(Even if the stylish shampoo bottle is made from 50% post consumer resin.)
*prices MAY have been exaggerated
Joe and I opted to stay sober, so we left the store empty handed. 
Here is a pic I took on the way out.
Organic JOLLY beans. 
No artificial colors, dyes, flavors. No preservatives, no hydrogenated oil.
No jelly. Just jolly. Sigh.
I cannot come up with a clever ending to this post.
Most likely it is because I am full of too many preservatives.
Stay healthy ya’ll! See you soon!
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Hot Wings and the Holy Spirit

Hannah and I were witnessed to in the HEB parking lot.
I didn’t know this until we got in the car and she told me.

After insisting on helping us out with our groceries, the bag boy held my eldest and I hostage while spinning tales of the Holy Spirit’s presence in HEB. We also I learned church leaders had prayed over the store and all it’s employees. (I hoped they thought to pray for the customers too. Lord knows if I need prayers, it is while grocery shopping on a Saturday afternoon!)

Trying to be polite (new year’s resolution #14b), I listened to this devoted believer patiently. However, the day was warm and my mint chocolate chip Blue Bell was melting. The dinosaur shaped chicken nuggets my 19-year-old insisted on buying were getting mushy.*

My mind began to wander.
I tried to picture what Christ would pick up to read from the magazine rack while waiting in line to purchase his hot wings.
(I think Christ would love hot wings.)

Christ might read Texas Monthly.
He would find The Texanist quite amusing.

Jesus probably wishes more couples would read The Knot.
I am confident Jesus is worn out from the bazillions of times he has seen the unity candle and heard The Lord Bless you and Keep You. Couples need a magazine that provides new ideas so that Christ does not get bored at their nuptuals.

Jesus may read People. Because Christ loves people!
And He forgives people.
Even the people in People!

Back to the witness thing.
Eventually Hannah and I wrapped up our extended parking lot powwow with the bag boy and were on the road home.

Hannah: Mom. We were just witnessed to.
Me: Huh?

I defer to Hannah in these situation. She is the family’s moral, spiritual and religious compass. Apparently, once the bag boy mentioned the Holy Spirit, I should have recognized the conversation had moved beyond chitchat.

Admittedly, when the gentleman mentioned the Holy Spirit coming to him as he entered the store for the first time, I was tempted to ask him if he was sure it was not one of the numerous birds that regularly fly into the store and dive-bomb shoppers.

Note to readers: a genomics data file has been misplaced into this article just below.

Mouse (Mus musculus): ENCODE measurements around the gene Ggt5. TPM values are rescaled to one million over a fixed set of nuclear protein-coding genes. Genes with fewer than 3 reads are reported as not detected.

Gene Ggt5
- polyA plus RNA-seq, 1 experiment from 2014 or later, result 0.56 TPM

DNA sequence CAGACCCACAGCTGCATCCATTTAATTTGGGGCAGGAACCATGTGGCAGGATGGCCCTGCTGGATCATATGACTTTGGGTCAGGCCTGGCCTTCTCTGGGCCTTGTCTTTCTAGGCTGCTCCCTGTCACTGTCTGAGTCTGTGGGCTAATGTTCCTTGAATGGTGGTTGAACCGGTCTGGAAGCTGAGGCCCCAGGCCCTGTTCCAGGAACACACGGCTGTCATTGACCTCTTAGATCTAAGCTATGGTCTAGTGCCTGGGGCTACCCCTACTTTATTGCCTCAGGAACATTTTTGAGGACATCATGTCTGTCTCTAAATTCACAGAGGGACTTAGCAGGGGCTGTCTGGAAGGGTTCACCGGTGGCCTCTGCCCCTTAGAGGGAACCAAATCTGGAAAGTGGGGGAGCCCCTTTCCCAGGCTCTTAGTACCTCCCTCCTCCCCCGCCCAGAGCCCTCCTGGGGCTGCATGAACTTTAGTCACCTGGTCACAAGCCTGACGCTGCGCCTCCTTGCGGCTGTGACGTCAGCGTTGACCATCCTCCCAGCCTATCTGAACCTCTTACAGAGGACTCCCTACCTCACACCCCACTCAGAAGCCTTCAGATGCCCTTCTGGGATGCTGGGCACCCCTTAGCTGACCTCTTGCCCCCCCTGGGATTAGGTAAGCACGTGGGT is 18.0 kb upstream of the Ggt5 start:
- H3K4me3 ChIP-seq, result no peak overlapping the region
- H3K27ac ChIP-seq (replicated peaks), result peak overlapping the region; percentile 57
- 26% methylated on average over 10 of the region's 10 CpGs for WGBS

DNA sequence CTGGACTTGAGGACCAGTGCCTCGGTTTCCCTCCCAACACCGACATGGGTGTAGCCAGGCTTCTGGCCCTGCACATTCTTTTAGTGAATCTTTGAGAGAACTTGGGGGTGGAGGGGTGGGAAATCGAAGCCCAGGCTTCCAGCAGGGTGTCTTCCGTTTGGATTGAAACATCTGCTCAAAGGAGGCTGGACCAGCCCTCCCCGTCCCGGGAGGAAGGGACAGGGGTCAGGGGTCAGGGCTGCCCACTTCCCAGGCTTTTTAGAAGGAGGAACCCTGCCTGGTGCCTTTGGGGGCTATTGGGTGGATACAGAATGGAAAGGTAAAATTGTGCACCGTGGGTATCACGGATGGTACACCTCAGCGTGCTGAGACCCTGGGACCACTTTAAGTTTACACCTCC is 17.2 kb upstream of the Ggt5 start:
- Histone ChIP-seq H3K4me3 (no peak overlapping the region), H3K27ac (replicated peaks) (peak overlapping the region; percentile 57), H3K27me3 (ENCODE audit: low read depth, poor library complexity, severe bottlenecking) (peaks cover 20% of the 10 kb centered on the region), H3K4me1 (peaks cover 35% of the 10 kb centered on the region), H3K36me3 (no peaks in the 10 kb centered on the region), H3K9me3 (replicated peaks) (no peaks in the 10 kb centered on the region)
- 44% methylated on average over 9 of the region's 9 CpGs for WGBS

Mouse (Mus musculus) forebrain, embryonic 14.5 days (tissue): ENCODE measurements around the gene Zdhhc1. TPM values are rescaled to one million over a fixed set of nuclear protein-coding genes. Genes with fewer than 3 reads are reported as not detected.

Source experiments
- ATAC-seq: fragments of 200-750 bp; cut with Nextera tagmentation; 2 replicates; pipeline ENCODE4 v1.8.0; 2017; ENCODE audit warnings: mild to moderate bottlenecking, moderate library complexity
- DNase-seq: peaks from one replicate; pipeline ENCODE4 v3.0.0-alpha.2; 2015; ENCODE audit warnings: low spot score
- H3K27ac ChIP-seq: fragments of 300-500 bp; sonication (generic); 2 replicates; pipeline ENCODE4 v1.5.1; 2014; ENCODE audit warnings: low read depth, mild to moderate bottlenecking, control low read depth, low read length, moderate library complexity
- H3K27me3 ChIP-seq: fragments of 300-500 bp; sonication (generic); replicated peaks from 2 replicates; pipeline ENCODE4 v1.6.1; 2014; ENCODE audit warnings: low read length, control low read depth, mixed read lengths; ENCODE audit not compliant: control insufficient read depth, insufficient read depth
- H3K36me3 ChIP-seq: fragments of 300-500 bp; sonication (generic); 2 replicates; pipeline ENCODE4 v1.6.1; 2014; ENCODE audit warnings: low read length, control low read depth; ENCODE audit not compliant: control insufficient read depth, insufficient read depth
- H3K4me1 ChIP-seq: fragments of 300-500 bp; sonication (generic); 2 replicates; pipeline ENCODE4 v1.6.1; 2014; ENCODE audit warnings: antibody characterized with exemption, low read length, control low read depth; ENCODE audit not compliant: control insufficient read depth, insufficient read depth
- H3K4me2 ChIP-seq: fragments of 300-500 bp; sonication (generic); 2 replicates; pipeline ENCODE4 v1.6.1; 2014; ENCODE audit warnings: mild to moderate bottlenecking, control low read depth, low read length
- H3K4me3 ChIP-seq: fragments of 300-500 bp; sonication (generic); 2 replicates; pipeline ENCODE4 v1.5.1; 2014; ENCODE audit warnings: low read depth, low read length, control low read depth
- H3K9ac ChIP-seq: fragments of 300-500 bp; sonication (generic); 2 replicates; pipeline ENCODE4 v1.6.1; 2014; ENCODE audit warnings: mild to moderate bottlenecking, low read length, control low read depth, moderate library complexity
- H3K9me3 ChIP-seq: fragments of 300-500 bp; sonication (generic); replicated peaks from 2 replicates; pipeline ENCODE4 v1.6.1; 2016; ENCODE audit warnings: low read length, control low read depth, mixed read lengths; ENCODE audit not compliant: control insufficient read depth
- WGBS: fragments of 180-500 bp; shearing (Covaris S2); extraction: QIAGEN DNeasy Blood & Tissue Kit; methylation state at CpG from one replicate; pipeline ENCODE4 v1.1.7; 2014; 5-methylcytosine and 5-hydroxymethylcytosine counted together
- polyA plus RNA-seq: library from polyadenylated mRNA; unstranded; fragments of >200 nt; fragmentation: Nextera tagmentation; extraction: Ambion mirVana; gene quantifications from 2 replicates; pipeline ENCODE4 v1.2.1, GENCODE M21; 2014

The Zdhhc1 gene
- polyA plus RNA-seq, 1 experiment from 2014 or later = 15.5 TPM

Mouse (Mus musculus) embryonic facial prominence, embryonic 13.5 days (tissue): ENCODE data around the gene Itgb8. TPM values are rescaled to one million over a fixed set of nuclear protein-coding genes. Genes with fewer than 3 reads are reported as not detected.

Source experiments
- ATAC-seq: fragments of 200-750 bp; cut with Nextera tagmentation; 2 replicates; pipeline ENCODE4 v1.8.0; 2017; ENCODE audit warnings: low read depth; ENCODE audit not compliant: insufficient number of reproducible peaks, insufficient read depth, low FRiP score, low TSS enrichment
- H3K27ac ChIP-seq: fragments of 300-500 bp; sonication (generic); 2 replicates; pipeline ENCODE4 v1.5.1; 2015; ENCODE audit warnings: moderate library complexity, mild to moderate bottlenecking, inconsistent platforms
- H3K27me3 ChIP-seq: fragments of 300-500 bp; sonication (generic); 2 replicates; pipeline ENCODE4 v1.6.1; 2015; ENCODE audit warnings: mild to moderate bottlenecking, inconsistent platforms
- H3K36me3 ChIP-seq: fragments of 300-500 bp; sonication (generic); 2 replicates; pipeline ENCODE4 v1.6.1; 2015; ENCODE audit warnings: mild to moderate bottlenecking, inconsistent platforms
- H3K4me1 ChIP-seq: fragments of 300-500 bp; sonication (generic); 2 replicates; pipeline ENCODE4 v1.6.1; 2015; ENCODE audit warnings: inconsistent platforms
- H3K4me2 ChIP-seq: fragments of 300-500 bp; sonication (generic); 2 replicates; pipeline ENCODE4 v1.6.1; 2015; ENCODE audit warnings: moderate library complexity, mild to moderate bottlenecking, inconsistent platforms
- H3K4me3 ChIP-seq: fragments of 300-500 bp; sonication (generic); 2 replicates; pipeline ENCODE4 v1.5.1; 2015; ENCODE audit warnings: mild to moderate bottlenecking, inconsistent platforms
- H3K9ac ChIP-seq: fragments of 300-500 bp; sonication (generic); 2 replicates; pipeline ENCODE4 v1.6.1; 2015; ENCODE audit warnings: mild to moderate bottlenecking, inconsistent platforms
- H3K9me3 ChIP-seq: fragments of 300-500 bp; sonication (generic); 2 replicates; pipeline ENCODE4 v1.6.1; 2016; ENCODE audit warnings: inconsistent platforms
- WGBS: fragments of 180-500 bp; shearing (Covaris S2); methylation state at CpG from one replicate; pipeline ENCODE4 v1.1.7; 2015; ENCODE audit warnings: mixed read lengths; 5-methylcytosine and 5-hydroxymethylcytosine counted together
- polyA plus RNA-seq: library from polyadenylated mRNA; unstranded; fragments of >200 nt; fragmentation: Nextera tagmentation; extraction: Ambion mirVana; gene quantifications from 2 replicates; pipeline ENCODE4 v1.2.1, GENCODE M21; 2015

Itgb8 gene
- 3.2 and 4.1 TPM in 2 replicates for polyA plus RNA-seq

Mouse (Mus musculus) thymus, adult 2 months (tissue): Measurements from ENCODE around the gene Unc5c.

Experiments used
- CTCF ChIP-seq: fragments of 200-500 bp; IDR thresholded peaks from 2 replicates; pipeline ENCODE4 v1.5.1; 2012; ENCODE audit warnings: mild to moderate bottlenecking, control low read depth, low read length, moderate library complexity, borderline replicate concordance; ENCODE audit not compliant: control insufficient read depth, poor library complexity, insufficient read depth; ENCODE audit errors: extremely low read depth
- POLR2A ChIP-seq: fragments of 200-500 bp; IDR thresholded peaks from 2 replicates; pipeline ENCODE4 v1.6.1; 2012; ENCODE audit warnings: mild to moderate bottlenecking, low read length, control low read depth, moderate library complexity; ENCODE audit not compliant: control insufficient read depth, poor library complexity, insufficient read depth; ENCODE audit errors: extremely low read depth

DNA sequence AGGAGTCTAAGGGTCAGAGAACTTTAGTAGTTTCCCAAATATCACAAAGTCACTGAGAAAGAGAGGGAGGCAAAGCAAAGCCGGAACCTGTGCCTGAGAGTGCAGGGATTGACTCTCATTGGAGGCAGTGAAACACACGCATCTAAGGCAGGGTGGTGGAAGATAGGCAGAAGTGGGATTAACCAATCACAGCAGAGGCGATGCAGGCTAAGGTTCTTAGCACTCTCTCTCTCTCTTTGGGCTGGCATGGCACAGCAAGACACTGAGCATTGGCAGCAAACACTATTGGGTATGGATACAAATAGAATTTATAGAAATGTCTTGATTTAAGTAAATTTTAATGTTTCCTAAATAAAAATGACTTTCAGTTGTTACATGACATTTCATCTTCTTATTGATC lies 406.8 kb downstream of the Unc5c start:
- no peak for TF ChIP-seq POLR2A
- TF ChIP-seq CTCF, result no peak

But I watch Long Island Medium.
Spirit very well may dive bomb.
Maybe that is how desperate Spirit is to get our attention!

Anywho, from now on, I am looking for that particular sacker to help me with my groceries. He has found some happiness and peace that we are all looking for. I want some of that.

*Hannah saw a five-year-old place dinosaur shaped chicken nuggets on the counter at checkout. Her eyes glazed over. I told her to get herself some. Small price to pay when your daughter is approaching 20 and has managed to stay off the pole.

Added bonus because you are all such good sports:
photoThis photo has nothing to do with the above post. Other than it was taken at HEB.
If I could reach out and give you all a Texas-shaped chunk of cheese, I would!

Happy Weekend Ya’ll!
See you soon!

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College Expenses, Mary Karr’s Cherry and the US Economy

I decided not to make any New Year’s Resolutions. The word resolution itself implies commitment and willpower. The later of which I have none. However, 2012 is going to be a year of changes for our family, so I decided to give myself what I am calling General Guidelines.

UNTHannah will be starting college this fall, so one of the guidelines is to find creative ways to save money. Joe and I have always been conservative with our spending, so discovering additional ways to cut costs is not easy. Then one day in early January, I went to Target and spent $32 on two books. That is when it hit me. I would get a library card and potentially save hundreds of dollars over the course of a year!

To many of you this may not seem like a big deal—but to me reading is like crack. Except after I finish the crack, I like to display the little piece of foil the crack came in—as a reminder of the world the drug transported me to.

I hoard books like fine wine. (Who am I kidding, if wine is in the house, I drink it.) I rarely loan out a book—knowing that most likely if it is ever returned, the spine will be cracked and pages stained with caffeine. If I have ever loaned you a book, it is because I know how to hunt you down. Once I loaned out a book of Hannah’s in a gesture of friendship. Neither the gesture of friendship nor the book was returned. (Hope you have enjoyed my daughter’s copy of The Host for the last two years.)

However, now I have college costs to motivate me into unchartered waters of frugality. So, off I went to get the first public library card I had since I was a nine.

The library I choose is located conveniently between home and work, in a pleasant middle class neighborhood. I arrived optimistic and walked anxiously toward the front door. The first indication things had changed since 1975, was the large sign leaning against the front entrance.
It read: “No Shades, No Backpacks, No Hoodies.”
Weird, but okay.
Luckily I had left my shades in the car, was carrying a small purse, and had choose that morning to go with a black turtleneck. The doors parted like the red sea and I stepped inside.

Well, not completely inside, because at this point I was welcomed by a large, dome shaped, airport-like security device. I glanced around curiously, wondering if I needed to take my shoes off and place them in a plastic bin to be scanned. When no one approached, I proceeded unnoticed through the security tunnel.

While a friendly staff member assisted me in applying for a card, I had a few moments to take in my surroundings. I glanced around the shelves expecting to see helpful signs throughout the library guiding me to fiction, self-help, psychology, theology and the like. I quickly realized no signs existed.
I was far from the wonderful world of Barnes and Noble.
I was at the mercy of ye ‘ol Dewy Decimal system—created in 1876.